Along with the walkthrough videos, we have also created a range of videos aimed at showcasing the benefits of telemedicine, both for patients and clinicians. These videos can be viewed on our YouTube channel and on our social media accounts.

Join a Medicalchain Community Today!

· Telegram (English)

· Telegram (Japanese — Medicalchain 日本公式コミュニティ)

· Telegram (Chinese — Medicalchain 官方中文群)

· Telegram (Italian — Medicalchain Italia)

· Telegram (Korean — Medicalchain 공식채팅방)

· Korean Kakao Chat

· Twitter

· Twitter (Japanese)

· Facebook

· Instagram

· Reddit

· Medium

· Youtube

· Linkedin

Don’t forget to promote MyClinic to your local health providers

MyClinic is available for free to anyone providing a health service, of any kind.

Please promote this free solution to your friends, family, and network.

Inside Medicalchain Issue #25

Welcome to the twenty-fifth issue of Inside Medicalchain, our newsletter to keep our community up to date. If you missed the twenty-fourth issue, you can catch up by clicking here.

COVID-19 update

Vaccinations have rolled out across most of the UK with young adults now being the final group to receive their COVID-19 vaccinations.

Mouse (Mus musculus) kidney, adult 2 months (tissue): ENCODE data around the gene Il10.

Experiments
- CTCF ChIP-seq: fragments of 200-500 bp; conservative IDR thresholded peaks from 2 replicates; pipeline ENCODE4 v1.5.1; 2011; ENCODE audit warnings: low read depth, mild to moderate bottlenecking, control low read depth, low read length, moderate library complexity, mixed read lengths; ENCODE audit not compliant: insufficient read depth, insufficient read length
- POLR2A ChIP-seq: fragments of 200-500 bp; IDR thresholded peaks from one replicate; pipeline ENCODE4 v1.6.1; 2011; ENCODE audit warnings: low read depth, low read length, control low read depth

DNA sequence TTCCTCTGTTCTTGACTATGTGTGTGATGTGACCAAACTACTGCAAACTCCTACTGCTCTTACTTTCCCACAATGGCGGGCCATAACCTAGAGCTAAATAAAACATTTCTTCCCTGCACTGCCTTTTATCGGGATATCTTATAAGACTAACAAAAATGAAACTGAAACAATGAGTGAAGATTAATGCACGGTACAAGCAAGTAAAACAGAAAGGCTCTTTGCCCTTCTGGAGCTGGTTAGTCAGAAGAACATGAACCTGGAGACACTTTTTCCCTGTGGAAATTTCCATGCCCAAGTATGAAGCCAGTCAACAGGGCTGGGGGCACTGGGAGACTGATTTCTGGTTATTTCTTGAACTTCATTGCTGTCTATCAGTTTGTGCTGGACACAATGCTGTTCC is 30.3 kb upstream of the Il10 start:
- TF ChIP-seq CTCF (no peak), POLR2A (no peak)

This will soon bring normality back to the Medicalchain/MyClinic team who have been working remotely for over a year now.

Wherever you are in the world, we wish that you and your family members are safe and that this global pandemic will end soon for all of us.

Product development

We are aiming to go ahead with a rebranding of our original ‘Health Passport’ solution after the UK government started using this title to describe how they would monitor patients who have had the COVID-19 vaccine which led to negative connotations in the media.

Our solution will now be called ‘MyClinic Connect’ to bring all of our branding together.

MyClinic Connect features and updates include:

  • Final stages of talks with large research company
  • Upgraded dashboard
  • Securing remaining primary care patient record access in the UK

Our upcoming MyClinic features include:

  • Patient transfer between clinics
  • Audit trail of patient
  • Profiles piece revamp

For users of MyClinic, if you have any questions, do check out our Help Centre and don’t hesitate to get in touch at [email protected] if you have any suggestions.

We are looking forward to sharing with the community our blockchain developments for electronic health records. We will be releasing more information soon, stay tuned!

Media

In a recent interview with Rise Radio, MyClinic co-founder and CEO Dr  Abdullah Albeyatti, discusses the acceleration of telemedicine during the Covid-19 pandemic.

Abdullah speaks about how telemedicine has benefitted both patients and healthcare professionals throughout 2020 and how advancements in technology have proved to be invaluable. 

As a UK based GP, Abdullah also speaks about the challenges he faced throughout the pandemic and how this had an effect on technology in the healthcare sector.